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If you are reading this article, you are likely just at the beginning of your data science journey. You will probably know by now that learning to code is a critical milestone for every aspiring data professional. Plus, you may have already heard about the Python vs R debate, and you may need help deciding which one to learn. If you are in this situation, don’t panic: most data professionals were in your situation once.
Python and R are the two most popular programming languages for data science. Both languages are well suited for any data science tasks you may think of. The Python vs R debate may suggest that you have to choose either Python or R.
While this may be true for newcomers to the discipline, in the long run, you’ll likely need to learn both. Rather than seeing the two languages as mutually exclusive, you should see them as complementary tools that you can use together depending on your specific use case.
What makes R and Python the perfect candidates for data science? In this article will cover what Python and R are used for, the key differences between R and Python, and provide some factors to consider to choose the right language for your needs.
Now that we've established that Python and R are both good, popular choices, there are a few factors that may sway your decision one way or the other.
Why Choose Python?
Python is a general-purpose, open-source programming language used in various software domains, including data science, web development, and gaming.
Launched in 1991, Python is one of the most popular programming languages in the world, occupying the top position in several programming language popularity indices, such as the TIOBE Index and the PYPL Index.
One of the reasons for the worldwide popularity of Python is its community of users. Python is backed by a vast community of users and developers who ensure the smooth growth and improvement of the language, as well as the continuous release of new libraries designed for all kinds of purposes.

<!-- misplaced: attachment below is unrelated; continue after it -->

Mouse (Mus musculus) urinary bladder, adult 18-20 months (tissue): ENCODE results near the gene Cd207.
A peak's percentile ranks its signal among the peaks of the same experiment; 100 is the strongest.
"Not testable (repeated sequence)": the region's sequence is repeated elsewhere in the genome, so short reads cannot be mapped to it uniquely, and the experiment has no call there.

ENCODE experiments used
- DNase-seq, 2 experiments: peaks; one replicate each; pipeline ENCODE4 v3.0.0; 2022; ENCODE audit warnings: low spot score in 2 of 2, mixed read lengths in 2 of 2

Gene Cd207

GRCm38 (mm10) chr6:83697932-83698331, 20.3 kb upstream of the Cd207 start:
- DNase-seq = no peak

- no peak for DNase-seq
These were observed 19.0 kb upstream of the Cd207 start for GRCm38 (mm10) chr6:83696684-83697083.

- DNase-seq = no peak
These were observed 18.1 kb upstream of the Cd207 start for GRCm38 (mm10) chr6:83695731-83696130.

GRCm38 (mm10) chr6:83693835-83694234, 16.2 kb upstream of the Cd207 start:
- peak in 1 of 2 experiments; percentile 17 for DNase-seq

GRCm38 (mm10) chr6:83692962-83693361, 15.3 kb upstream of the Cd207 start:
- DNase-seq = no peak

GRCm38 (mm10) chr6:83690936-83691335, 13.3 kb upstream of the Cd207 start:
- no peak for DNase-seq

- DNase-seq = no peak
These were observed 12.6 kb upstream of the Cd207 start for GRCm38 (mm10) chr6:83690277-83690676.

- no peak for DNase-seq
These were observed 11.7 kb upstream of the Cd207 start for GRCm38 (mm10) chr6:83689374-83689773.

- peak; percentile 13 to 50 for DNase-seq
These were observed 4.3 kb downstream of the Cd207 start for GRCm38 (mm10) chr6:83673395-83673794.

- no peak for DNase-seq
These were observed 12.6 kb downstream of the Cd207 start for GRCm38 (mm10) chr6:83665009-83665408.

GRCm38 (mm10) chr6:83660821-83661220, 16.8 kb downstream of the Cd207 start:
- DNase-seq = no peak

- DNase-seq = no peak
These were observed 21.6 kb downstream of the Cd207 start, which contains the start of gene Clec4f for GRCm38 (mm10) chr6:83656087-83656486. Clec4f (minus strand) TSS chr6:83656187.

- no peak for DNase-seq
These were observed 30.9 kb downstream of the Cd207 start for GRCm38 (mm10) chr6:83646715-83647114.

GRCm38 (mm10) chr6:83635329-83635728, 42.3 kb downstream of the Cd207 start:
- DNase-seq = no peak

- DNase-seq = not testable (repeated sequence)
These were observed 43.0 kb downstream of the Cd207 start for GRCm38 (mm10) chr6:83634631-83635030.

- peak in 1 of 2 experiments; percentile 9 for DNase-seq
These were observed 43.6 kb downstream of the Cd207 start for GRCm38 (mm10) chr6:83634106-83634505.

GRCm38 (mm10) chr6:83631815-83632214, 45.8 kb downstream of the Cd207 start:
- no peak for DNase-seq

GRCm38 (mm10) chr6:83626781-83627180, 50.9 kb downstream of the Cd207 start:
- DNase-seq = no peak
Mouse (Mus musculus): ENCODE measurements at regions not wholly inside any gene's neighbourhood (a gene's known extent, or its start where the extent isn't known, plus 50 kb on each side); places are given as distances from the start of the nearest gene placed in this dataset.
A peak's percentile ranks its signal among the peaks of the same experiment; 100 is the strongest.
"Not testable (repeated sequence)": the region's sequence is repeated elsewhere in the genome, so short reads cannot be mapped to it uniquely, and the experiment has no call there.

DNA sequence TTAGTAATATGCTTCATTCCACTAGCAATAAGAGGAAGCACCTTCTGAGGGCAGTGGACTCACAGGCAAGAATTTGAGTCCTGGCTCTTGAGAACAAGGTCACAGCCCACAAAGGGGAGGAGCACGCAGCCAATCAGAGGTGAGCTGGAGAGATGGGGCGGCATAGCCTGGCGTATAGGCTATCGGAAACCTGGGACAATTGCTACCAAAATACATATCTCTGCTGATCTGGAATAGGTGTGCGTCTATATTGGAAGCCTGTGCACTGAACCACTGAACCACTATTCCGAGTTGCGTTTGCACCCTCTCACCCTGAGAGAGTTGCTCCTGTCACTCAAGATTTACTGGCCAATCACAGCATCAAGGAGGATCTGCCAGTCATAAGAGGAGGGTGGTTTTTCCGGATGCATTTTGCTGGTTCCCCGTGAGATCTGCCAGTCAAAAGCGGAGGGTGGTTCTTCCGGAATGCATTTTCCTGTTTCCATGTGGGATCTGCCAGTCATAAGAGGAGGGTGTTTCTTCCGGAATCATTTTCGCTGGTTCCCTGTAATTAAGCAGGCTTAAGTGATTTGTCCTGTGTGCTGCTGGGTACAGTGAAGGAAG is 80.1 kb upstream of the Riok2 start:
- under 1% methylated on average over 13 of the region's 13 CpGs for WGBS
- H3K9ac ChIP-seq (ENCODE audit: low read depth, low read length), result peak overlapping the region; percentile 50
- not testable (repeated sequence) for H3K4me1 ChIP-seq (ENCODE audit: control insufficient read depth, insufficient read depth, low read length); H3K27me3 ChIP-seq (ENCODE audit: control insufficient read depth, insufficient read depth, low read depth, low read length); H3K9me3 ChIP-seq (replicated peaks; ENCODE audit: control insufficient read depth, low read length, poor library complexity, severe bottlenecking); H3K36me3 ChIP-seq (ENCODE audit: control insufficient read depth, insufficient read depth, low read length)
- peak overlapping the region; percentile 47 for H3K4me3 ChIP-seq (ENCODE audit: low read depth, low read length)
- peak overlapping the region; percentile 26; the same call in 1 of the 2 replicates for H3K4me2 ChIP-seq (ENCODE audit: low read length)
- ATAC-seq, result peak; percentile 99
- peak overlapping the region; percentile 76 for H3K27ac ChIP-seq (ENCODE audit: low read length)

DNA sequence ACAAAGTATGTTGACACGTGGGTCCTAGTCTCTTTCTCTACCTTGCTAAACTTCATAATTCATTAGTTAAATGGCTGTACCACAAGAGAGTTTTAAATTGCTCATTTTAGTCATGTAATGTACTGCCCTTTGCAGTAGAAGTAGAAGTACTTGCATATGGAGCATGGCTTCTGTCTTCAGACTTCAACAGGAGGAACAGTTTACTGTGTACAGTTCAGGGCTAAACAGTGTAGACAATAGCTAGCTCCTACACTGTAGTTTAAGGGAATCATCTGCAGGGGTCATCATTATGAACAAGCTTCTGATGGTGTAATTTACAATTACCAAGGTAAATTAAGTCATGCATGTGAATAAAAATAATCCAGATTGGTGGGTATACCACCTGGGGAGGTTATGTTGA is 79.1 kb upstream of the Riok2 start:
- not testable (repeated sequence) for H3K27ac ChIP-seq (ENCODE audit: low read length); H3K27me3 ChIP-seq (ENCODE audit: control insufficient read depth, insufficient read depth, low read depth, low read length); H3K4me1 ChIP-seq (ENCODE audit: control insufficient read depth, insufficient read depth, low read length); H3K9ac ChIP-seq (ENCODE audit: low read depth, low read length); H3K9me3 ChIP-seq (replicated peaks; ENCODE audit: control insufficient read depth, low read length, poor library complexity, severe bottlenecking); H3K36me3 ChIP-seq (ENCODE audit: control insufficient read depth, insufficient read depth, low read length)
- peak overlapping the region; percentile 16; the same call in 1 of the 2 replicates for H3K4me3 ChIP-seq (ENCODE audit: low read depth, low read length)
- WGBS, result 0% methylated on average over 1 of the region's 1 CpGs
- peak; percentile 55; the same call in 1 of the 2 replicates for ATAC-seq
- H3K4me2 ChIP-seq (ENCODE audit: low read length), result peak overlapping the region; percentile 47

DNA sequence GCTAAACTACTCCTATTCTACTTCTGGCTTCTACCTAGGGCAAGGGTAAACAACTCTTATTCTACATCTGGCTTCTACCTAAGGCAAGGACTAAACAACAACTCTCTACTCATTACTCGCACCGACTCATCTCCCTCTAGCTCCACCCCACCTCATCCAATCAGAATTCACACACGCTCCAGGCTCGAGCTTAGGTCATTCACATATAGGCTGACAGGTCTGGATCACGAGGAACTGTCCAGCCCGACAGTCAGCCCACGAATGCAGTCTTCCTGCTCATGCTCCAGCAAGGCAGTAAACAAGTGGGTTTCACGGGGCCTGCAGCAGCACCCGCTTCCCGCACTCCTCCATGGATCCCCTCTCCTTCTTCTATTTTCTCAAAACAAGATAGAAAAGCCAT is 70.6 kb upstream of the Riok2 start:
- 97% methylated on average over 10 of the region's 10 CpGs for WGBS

Python is an easy language to read and write due to its high similarity with human language. In fact, high readability and interpretability are at the heart of the design of Python. For these reasons, Python is often cited as a go-to programming language for newcomers with no coding experience.
Over time, Python has been gaining popularity in the field of data science thanks to its simplicity and the endless possibilities provided by the hundreds of specialized libraries and packages that support any kind of data science task, such as data visualization, machine learning, and deep learning.
Why Choose R?
R is an open-source programming language specifically created for statistical computing and graphics.
Since its first launch in 1992, R has been widely adopted in scientific research and academia. Today, it remains one of the most popular analytics tools used in both traditional data analytics and the rapidly-evolving field of business analytics. It ranks 11th and 7th position in the TIOBE Index and the PYPL Index, respectively.